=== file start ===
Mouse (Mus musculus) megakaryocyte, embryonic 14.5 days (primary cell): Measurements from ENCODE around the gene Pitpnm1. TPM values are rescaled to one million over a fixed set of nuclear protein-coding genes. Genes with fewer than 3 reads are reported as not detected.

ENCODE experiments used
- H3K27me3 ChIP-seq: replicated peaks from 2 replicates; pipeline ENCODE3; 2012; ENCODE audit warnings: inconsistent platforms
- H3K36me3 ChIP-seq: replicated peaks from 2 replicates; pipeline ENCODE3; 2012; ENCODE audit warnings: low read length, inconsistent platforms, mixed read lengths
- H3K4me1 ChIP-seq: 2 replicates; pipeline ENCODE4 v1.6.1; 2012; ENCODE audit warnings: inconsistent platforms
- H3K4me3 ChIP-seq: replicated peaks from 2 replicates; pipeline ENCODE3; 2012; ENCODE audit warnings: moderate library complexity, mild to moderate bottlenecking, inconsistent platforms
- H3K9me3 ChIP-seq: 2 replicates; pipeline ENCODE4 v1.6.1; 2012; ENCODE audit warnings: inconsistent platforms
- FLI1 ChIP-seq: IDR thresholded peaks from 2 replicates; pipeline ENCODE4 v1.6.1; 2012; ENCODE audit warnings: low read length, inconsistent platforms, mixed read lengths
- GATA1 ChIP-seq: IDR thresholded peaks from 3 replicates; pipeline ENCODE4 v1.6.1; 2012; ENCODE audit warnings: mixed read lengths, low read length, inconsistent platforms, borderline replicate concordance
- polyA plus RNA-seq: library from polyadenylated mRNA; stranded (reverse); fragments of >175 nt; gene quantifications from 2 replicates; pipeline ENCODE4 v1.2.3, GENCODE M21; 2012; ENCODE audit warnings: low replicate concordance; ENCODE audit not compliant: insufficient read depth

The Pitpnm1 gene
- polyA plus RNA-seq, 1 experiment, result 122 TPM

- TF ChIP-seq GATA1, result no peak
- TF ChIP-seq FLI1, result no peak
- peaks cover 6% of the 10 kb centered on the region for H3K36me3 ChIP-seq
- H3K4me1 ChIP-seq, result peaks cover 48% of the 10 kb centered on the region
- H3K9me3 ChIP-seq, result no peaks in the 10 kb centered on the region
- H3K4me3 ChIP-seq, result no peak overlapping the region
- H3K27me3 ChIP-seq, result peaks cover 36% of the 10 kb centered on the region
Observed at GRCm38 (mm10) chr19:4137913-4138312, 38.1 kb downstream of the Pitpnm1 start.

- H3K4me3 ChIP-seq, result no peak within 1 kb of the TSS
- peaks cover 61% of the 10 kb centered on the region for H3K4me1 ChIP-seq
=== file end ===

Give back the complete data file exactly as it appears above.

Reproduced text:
Mouse (Mus musculus) megakaryocyte, embryonic 14.5 days (primary cell): Measurements from ENCODE around the gene Pitpnm1. TPM values are rescaled to one million over a fixed set of nuclear protein-coding genes. Genes with fewer than 3 reads are reported as not detected.

ENCODE experiments used
- H3K27me3 ChIP-seq: replicated peaks from 2 replicates; pipeline ENCODE3; 2012; ENCODE audit warnings: inconsistent platforms
- H3K36me3 ChIP-seq: replicated peaks from 2 replicates; pipeline ENCODE3; 2012; ENCODE audit warnings: low read length, inconsistent platforms, mixed read lengths
- H3K4me1 ChIP-seq: 2 replicates; pipeline ENCODE4 v1.6.1; 2012; ENCODE audit warnings: inconsistent platforms
- H3K4me3 ChIP-seq: replicated peaks from 2 replicates; pipeline ENCODE3; 2012; ENCODE audit warnings: moderate library complexity, mild to moderate bottlenecking, inconsistent platforms
- H3K9me3 ChIP-seq: 2 replicates; pipeline ENCODE4 v1.6.1; 2012; ENCODE audit warnings: inconsistent platforms
- FLI1 ChIP-seq: IDR thresholded peaks from 2 replicates; pipeline ENCODE4 v1.6.1; 2012; ENCODE audit warnings: low read length, inconsistent platforms, mixed read lengths
- GATA1 ChIP-seq: IDR thresholded peaks from 3 replicates; pipeline ENCODE4 v1.6.1; 2012; ENCODE audit warnings: mixed read lengths, low read length, inconsistent platforms, borderline replicate concordance
- polyA plus RNA-seq: library from polyadenylated mRNA; stranded (reverse); fragments of >175 nt; gene quantifications from 2 replicates; pipeline ENCODE4 v1.2.3, GENCODE M21; 2012; ENCODE audit warnings: low replicate concordance; ENCODE audit not compliant: insufficient read depth

The Pitpnm1 gene
- polyA plus RNA-seq, 1 experiment, result 122 TPM

- TF ChIP-seq GATA1, result no peak
- TF ChIP-seq FLI1, result no peak
- peaks cover 6% of the 10 kb centered on the region for H3K36me3 ChIP-seq
- H3K4me1 ChIP-seq, result peaks cover 48% of the 10 kb centered on the region
- H3K9me3 ChIP-seq, result no peaks in the 10 kb centered on the region
- H3K4me3 ChIP-seq, result no peak overlapping the region
- H3K27me3 ChIP-seq, result peaks cover 36% of the 10 kb centered on the region
Observed at GRCm38 (mm10) chr19:4137913-4138312, 38.1 kb downstream of the Pitpnm1 start.

- H3K4me3 ChIP-seq, result no peak within 1 kb of the TSS
- peaks cover 61% of the 10 kb centered on the region for H3K4me1 ChIP-seq